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Selling Satan: The Evangelical Media and the Mike Warnke Scandal Paperback – July 1, 1993


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Product Details

  • Paperback: 476 pages
  • Publisher: Cornerstone Pr Chicago; 1st edition (July 1993)
  • Language: English
  • ISBN-10: 0940895072
  • ISBN-13: 978-0940895072
  • Product Dimensions: 1 x 5.3 x 7.8 inches
  • Shipping Weight: 1.2 pounds
  • Average Customer Review: 3.8 out of 5 stars  See all reviews (45 customer reviews)
  • Amazon Best Sellers Rank: #1,287,439 in Books (See Top 100 in Books)

Editorial Reviews

From Library Journal

According to P.T. Barnum, no one ever went broke underestimating the stupidity of the American public, a statement reconfirmed by this expose of the minister/comedian who supposedly went from performing cat-killing rituals for the Prince of Darkness to becoming a born-again, soul-saving Christian. Religious journalists Hertenstein and Trott reveal that Warnke, lying about his Satanic involvement, led gullible people not to Christ but to the cash register to buy his albums and concert tickets. The authors describe in detail the business of Christianity, covering everything from music ministries to the Christian Book Association. They also discuss the direction of contemporary Christianity and Satanism and include a surprise interview with Anton LaVey of California's "Church of Satan." While Hertenstein and Trott are to be praised for uncovering little-known details about this demagogue, readers would have been served better with a more secular viewpoint. For popular religion collections.
- Mike Tierno, New York
Copyright 1993 Reed Business Information, Inc.

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Customer Reviews

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91 of 97 people found the following review helpful By Jerry Dodson on May 9, 2000
Format: Paperback
Mike Warnke was the most popular Christian comedian of the 70's and 80's. His rumpled, comfortable style of storytelling made his tales of satanic involvement "safe" for Christian audiences--sorta like a horror movie, where we have a cathartic but protected encounter with the bogeyman. As his reputation grew, so did his visibility: he was even consulted by police departments as an "expert" on satanic crimes. The albums and accolades kept on coming; Warnke was the undisputed king of Christian comedy, and the unofficial chaplain of the Jesus movement. But not all was well: under the surface, rumblings of dissent could be felt from those who knew Mike best. Friends and associates began to call the offices of Cornerstone magazine, a Christian periodical that has a long history of debunking the sensationalistic claims of religious frauds. When Mike Hertenstein and Jon Trott, Cornerstone staff writers, started to review the facts, it became clear that Mike Warnke's tales of satanism were built of two parts imagination, and one part research (one of Warnke's friends during his junior college days wondered why an satanist would have to spend so much time reading books on the subject.) Mike had never had been the leader of a coven; he had never cast spells on people or hobnobbed with Anton LaVey. Hertenstein and Trott really dug in and started to uncover more and more discrepancies; while Mike's pre-conversion exploits were false, his life as a "Christian celebrity" more than made up for them. Multiple marriages, lie on top of lie, and a staggeringly profligate use of money raised for a non-existent ministry were all part of the Warnke we never saw on stage, never heard on tape.Read more ›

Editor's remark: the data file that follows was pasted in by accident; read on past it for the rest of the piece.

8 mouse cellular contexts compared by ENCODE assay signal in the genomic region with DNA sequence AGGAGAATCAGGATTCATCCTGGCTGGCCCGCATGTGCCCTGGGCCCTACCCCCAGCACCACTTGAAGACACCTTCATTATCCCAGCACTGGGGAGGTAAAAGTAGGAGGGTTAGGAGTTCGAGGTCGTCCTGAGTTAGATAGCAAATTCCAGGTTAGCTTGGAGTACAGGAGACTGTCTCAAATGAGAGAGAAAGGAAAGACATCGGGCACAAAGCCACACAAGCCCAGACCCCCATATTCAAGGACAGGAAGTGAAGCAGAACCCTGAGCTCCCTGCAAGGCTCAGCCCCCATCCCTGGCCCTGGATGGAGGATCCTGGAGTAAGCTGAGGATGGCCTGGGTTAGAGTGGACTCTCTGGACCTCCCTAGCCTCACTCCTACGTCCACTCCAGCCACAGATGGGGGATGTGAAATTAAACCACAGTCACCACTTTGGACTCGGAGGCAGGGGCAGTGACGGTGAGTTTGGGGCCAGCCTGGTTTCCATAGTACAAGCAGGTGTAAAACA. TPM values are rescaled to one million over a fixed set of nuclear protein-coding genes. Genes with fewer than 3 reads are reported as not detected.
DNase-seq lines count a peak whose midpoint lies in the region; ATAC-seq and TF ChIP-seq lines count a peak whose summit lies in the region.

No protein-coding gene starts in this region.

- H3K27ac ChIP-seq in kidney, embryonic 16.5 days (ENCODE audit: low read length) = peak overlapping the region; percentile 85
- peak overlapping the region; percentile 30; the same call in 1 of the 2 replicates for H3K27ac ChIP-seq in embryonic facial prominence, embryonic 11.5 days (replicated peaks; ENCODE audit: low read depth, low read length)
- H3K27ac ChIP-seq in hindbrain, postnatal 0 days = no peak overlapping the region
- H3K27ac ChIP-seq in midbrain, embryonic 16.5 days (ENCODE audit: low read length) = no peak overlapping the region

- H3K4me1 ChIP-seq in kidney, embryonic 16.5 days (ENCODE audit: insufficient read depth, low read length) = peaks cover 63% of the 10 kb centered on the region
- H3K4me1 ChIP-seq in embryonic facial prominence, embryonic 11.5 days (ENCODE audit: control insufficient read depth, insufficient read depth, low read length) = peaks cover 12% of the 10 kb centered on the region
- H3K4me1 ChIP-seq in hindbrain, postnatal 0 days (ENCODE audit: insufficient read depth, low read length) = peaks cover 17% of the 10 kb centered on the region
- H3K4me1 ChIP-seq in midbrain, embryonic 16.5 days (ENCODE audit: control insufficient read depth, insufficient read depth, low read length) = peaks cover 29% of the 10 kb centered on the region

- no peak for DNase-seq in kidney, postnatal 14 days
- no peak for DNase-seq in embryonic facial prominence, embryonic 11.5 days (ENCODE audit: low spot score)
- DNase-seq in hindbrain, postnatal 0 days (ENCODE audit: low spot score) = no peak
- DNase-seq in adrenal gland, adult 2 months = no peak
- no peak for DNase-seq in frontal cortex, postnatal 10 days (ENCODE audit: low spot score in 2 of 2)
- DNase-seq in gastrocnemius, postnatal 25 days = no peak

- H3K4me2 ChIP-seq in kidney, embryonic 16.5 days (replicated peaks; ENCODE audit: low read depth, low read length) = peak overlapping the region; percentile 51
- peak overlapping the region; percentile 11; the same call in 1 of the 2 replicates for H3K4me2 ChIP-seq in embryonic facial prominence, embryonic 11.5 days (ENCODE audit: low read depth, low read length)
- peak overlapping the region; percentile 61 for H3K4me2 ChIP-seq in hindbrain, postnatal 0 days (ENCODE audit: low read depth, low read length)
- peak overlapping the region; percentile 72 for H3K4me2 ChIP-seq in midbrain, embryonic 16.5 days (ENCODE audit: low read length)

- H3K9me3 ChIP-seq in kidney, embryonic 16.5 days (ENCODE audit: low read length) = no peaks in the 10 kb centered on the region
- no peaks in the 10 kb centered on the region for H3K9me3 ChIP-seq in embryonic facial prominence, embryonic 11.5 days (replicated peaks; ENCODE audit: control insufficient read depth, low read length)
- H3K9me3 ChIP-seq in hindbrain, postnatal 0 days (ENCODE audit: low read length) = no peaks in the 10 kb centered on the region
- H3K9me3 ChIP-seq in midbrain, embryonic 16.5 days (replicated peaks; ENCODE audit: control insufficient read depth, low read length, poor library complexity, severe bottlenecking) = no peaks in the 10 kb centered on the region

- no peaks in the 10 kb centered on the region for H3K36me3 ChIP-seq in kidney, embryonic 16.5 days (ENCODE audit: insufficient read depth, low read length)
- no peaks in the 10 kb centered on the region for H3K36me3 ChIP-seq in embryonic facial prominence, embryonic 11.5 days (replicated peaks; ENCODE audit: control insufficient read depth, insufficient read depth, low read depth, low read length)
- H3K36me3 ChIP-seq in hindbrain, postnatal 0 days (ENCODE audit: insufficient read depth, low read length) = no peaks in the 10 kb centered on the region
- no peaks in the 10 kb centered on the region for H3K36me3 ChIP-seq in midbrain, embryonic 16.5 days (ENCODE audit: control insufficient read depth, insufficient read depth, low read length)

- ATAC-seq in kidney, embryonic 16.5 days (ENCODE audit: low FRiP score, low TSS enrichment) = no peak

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121 of 131 people found the following review helpful By Lillian Patterson on August 27, 2002
Format: Paperback
This is depressing. I'm depressed that I have to give this book 5 stars, because I would be so much happier if the research were sloppy or inaccurate. Then I could possibly believe that the allegations about Mike Warnke were indeed false. But this book is so thurough, it's sad.